Effects on Insurance Coverage. CBO and JCT expect that the number of people without health insurance coverage would increase upon enactment of H.R. 3762 but that the increase would be limited initially, because insurers would have already set their premiums for the current year, and many people would have already made their enrollment decisions for the year. Subsequently, in the first full plan year following enactment, by CBO and JCT’s estimates, about 18 million people would become uninsured. That increase in the uninsured population would consist of about 10 million fewer people with coverage obtained in the nongroup market, roughly 5 million fewer people with coverage under Medicaid, and about 3 million fewer people with employment-based coverage.

Most of those reductions in coverage would stem from repealing the penalties associated with the individual mandate. However, CBO and JCT also expect that insurers in some areas would leave the nongroup market in the first new plan year following enactment. They would be leaving in anticipation of further reductions in enrollment and higher average health care costs among enrollees who remained after the subsidies for insurance purchased through the marketplaces were eliminated. As a consequence, roughly 10 percent of the population would be living in an area that had no insurer participating in the nongroup market.

Effects on Premiums. According to CBO and JCT’s analysis, premiums in the nongroup market would be roughly 20 percent to 25 percent higher than under current law once insurers incorporated the effects of H.R. 3762’s changes into their premium pricing in the first new plan year after enactment. The majority of that increase would stem from repealing the penalties associated with the individual mandate. Doing so would both reduce the number of people purchasing health insurance and change the mix of people with insurance—tending to cause smaller reductions in coverage among older and less healthy people with high health care costs and larger reductions among younger and healthier people with low health care costs. Thus, average health care costs among the people retaining coverage would be higher, and insurers would have to raise premiums in the nongroup market to cover those higher costs. Lower participation by insurers in the nongroup market would place further upward pressure on premiums because the market would be less competitive.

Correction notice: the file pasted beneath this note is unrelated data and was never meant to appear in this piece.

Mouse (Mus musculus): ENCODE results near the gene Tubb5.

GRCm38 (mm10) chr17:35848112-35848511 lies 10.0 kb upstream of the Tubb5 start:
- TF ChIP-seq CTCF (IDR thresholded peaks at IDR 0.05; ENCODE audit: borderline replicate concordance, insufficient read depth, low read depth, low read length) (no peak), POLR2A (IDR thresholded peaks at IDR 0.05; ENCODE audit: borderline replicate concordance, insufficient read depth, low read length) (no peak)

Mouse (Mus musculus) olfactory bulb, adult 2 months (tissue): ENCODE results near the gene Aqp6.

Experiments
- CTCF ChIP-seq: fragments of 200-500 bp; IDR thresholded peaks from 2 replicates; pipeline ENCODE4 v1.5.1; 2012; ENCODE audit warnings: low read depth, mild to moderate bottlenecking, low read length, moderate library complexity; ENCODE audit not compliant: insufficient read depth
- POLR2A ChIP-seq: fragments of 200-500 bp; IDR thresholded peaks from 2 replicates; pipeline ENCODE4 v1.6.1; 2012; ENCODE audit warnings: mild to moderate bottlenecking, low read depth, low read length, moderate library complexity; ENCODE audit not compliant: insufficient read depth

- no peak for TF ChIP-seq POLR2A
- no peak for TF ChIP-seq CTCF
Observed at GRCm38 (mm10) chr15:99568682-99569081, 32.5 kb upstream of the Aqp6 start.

Estimated Changes After the Elimination of the Medicaid Expansion and Subsidies

The bill’s effects on insurance coverage and premiums would be greater once the repeal of the Medicaid expansion and the subsidies for insurance purchased through the marketplaces took effect, roughly two years after enactment.

Effects on Insurance Coverage. By CBO and JCT’s estimates, enacting H.R. 3762 would increase the number of people without health insurance coverage by about 27 million in the year following the elimination of the Medicaid expansion and marketplace subsidies and by 32 million in 2026, relative to the number of uninsured people expected under current law. (The number of people without health insurance would be smaller if, in addition to the changes in H.R. 3762, the insurance market reforms mentioned above were also repealed. In that case, the increase in the number of uninsured people would be about 21 million in the year following the elimination of the Medicaid expansion and marketplace subsidies; that figure would rise to about 23 million in 2026.)

The estimated increase of 32 million people without coverage in 2026 is the net result of roughly 23 million fewer with coverage in the nongroup market and 19 million fewer with coverage under Medicaid, partially offset by an increase of about 11 million people covered by employment-based insurance. By CBO and JCT’s estimates, 59 million people under age 65 would be uninsured in 2026 (compared with 28 million under current law), representing 21 percent of people under age 65. By 2026, fewer than 2 million people would be enrolled in the nongroup market, CBO and JCT estimate.

According to the agencies’ analysis, eliminating the mandate penalties and the subsidies while retaining the market reforms would destabilize the nongroup market, and the effect would worsen over time. The